• Scientists at early stages of developing an advanced AI video compression tool
  • Algorithm to conduct an operation to encode frame content in a unique
  • “Every video compression approach works on a trade-off,” says research lead

UCI Disney image

Stephan Mandt, UCI: ”Every video compression approach works on a trade-off.”

Source: UCI

Computer scientists from the University of California, Irvine and Disney Research have demonstrated how deep learning can compete with classical codecs using AI-enhanced video compression. 

The end-to-end approach has generated “favourable results” proving it could be a viable challenger to established video compression technology.

The duo announced the success of the project earlier this week after unveiling the work in December last year during the Conference on Neural Information Processing Systems in Vancouver.

UCI assistant professor of computer science and research team leader Stephan Mandt said: “Ultimately, every video compression approach works on a trade-off.

“If I’m allowing for larger file sizes, then I can have better image quality. If I want to have a short, really small file size, then I have to tolerate some errors.

“The hope is that our neural network-based approach does a better trade-off overall between file size and quality.”

The project, which is still in the early phase of development, proved there is less distortion and significantly smaller bits-per-pixel rates than classical coding-decoding algorithms - such as H.265 -when trained on specialised video content, achieving comparable results on downscaled videos, such as those publicly available on YouTube.

Mandt, who began the project while he was employed at Disney Research added: “Intuitively, the better a compression algorithm is at predicting the next frame of a video – given what happened in the previous frames – the less it has to memorise.

“If you see a person walking in a particular direction, you can predict how that video will continue in the future, which means you have less to remember and less to store.”


The team worked to downscale the dimensions of the video using a so-called variational autoencoder.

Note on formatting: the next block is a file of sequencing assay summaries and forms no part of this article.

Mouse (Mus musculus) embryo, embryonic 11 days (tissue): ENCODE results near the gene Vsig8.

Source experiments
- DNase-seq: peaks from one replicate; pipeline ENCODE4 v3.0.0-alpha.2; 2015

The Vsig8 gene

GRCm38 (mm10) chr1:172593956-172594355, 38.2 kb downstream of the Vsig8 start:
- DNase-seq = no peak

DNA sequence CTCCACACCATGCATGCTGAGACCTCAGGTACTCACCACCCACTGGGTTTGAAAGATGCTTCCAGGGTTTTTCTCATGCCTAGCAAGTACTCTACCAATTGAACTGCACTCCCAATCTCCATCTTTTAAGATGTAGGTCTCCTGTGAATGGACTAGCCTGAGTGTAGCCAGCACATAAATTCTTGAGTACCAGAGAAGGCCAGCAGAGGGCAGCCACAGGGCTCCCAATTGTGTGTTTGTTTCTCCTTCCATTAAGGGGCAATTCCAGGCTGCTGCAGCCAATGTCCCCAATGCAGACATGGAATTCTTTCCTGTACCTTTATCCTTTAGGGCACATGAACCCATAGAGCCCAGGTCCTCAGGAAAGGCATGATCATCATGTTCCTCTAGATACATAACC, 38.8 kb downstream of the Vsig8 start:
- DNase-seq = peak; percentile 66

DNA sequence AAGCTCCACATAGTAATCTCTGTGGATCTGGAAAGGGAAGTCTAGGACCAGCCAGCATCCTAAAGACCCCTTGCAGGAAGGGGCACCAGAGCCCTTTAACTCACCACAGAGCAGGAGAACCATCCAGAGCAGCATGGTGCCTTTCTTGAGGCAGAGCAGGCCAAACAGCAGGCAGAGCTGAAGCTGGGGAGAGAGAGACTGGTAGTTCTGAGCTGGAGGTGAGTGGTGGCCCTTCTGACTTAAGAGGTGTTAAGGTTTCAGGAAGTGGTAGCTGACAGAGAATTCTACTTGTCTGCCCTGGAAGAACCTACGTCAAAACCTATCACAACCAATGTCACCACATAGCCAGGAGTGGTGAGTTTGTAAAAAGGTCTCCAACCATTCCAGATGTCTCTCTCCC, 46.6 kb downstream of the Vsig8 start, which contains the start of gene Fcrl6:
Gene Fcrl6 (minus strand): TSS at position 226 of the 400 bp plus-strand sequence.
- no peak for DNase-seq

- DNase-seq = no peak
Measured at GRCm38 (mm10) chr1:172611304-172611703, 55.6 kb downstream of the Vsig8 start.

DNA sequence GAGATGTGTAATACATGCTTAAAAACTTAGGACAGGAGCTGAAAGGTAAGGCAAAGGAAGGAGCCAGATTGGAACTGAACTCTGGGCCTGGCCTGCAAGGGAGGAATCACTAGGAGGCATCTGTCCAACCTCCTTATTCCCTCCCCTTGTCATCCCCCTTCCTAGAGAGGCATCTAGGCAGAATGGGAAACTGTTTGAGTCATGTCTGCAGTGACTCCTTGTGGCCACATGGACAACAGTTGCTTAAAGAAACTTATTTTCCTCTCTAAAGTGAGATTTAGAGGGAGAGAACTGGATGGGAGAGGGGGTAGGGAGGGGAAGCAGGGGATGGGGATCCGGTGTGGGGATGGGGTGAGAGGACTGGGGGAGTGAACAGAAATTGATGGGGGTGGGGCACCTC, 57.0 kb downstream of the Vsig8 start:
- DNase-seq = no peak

In a statement it confirmed: “This is a neural network that processes each video frame in a sequence of actions that results in a condensed array of numbers. The autoencoder then tries to undo this operation to ensure that the array contains enough information to restore the video frame.”

The autoencoder is shaped like an hourglass and has low-dimensional, compact version of the image in the middle, which is how the team compressed every frame into something smaller.

Using AI, the algorithm attempts to guess the next compressed version of an image given what has gone before, using a technique called “deep generative model”.

Mandt noted that other researchers have done work in this area, so this particular method is not unique.

However, the researchers claim that what sets this project apart is the use of the algorithm to conduct an operation to encode frame content by rounding the autoencoder’s real-valued army to integers, which are easier to store than real numbers.

The final step is to apply lossless compression to the array, allowing for its exact restoration. Crucially, this algorithm is informed by the neural network about which video frame to expect next, making the lossless compression aspect extremely efficient.

Mandt said that these steps, as a whole, make this approach an “end-to-end” video compression algorithm.

He added: “The real contribution here was to combine this neural network-based deep generative video prediction model with everything else that belongs to compression algorithms, such as rounding and model-based lossless compression.”

The team confirmed they will continue to work towards a real, applicable version of the video compressor.